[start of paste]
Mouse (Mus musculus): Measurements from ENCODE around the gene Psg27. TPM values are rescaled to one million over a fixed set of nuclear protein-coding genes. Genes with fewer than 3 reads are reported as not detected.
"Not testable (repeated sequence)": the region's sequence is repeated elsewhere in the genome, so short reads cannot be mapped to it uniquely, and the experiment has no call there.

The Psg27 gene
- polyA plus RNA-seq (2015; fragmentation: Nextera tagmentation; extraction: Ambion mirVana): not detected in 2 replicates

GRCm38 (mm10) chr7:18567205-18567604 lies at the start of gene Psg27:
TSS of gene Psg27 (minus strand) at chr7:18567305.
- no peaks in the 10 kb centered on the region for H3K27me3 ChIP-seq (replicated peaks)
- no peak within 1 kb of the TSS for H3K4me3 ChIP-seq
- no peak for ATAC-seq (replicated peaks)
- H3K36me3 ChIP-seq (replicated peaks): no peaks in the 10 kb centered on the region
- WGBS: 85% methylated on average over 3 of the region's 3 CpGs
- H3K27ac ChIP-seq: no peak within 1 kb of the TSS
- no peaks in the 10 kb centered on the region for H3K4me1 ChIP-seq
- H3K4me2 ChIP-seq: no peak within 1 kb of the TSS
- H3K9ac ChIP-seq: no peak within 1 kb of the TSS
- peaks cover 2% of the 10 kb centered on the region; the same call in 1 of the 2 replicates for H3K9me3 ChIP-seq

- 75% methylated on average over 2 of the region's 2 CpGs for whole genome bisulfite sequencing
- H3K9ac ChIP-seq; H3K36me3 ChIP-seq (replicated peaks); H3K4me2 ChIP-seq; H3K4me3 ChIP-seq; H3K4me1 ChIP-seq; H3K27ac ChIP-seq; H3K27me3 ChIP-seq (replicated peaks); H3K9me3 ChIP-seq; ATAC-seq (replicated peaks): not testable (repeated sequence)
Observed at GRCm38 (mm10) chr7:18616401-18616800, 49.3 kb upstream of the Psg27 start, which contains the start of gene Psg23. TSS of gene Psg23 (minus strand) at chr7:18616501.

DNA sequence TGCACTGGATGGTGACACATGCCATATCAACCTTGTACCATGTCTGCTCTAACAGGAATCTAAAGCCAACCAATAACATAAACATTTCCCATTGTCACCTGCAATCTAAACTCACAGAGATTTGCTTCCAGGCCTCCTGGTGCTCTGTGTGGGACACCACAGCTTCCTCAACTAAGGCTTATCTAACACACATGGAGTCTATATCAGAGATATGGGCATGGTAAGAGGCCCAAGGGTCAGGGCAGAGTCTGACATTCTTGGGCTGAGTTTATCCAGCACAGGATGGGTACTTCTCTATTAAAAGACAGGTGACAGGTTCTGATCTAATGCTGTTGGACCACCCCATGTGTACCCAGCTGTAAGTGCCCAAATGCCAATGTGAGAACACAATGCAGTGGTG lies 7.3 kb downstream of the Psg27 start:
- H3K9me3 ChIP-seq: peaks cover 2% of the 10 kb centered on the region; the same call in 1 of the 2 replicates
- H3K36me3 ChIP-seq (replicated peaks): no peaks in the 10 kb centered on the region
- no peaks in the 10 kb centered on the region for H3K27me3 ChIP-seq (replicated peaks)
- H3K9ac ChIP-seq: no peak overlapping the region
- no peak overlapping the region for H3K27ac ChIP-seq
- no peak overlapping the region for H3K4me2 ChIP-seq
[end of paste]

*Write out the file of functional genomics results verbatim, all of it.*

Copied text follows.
Mouse (Mus musculus): Measurements from ENCODE around the gene Psg27. TPM values are rescaled to one million over a fixed set of nuclear protein-coding genes. Genes with fewer than 3 reads are reported as not detected.
"Not testable (repeated sequence)": the region's sequence is repeated elsewhere in the genome, so short reads cannot be mapped to it uniquely, and the experiment has no call there.

The Psg27 gene
- polyA plus RNA-seq (2015; fragmentation: Nextera tagmentation; extraction: Ambion mirVana): not detected in 2 replicates

GRCm38 (mm10) chr7:18567205-18567604 lies at the start of gene Psg27:
TSS of gene Psg27 (minus strand) at chr7:18567305.
- no peaks in the 10 kb centered on the region for H3K27me3 ChIP-seq (replicated peaks)
- no peak within 1 kb of the TSS for H3K4me3 ChIP-seq
- no peak for ATAC-seq (replicated peaks)
- H3K36me3 ChIP-seq (replicated peaks): no peaks in the 10 kb centered on the region
- WGBS: 85% methylated on average over 3 of the region's 3 CpGs
- H3K27ac ChIP-seq: no peak within 1 kb of the TSS
- no peaks in the 10 kb centered on the region for H3K4me1 ChIP-seq
- H3K4me2 ChIP-seq: no peak within 1 kb of the TSS
- H3K9ac ChIP-seq: no peak within 1 kb of the TSS
- peaks cover 2% of the 10 kb centered on the region; the same call in 1 of the 2 replicates for H3K9me3 ChIP-seq

- 75% methylated on average over 2 of the region's 2 CpGs for whole genome bisulfite sequencing
- H3K9ac ChIP-seq; H3K36me3 ChIP-seq (replicated peaks); H3K4me2 ChIP-seq; H3K4me3 ChIP-seq; H3K4me1 ChIP-seq; H3K27ac ChIP-seq; H3K27me3 ChIP-seq (replicated peaks); H3K9me3 ChIP-seq; ATAC-seq (replicated peaks): not testable (repeated sequence)
Observed at GRCm38 (mm10) chr7:18616401-18616800, 49.3 kb upstream of the Psg27 start, which contains the start of gene Psg23. TSS of gene Psg23 (minus strand) at chr7:18616501.

DNA sequence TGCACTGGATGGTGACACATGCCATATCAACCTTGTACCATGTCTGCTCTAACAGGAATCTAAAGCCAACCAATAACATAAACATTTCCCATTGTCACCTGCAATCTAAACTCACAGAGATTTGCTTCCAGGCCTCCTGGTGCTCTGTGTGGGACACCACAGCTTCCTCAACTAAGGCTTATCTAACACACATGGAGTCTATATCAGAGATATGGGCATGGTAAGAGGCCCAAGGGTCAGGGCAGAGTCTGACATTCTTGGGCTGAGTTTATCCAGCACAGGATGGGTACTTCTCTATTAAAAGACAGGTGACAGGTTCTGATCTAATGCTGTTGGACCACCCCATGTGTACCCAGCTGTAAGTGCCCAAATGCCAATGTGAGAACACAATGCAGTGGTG lies 7.3 kb downstream of the Psg27 start:
- H3K9me3 ChIP-seq: peaks cover 2% of the 10 kb centered on the region; the same call in 1 of the 2 replicates
- H3K36me3 ChIP-seq (replicated peaks): no peaks in the 10 kb centered on the region
- no peaks in the 10 kb centered on the region for H3K27me3 ChIP-seq (replicated peaks)
- H3K9ac ChIP-seq: no peak overlapping the region
- no peak overlapping the region for H3K27ac ChIP-seq
- no peak overlapping the region for H3K4me2 ChIP-seq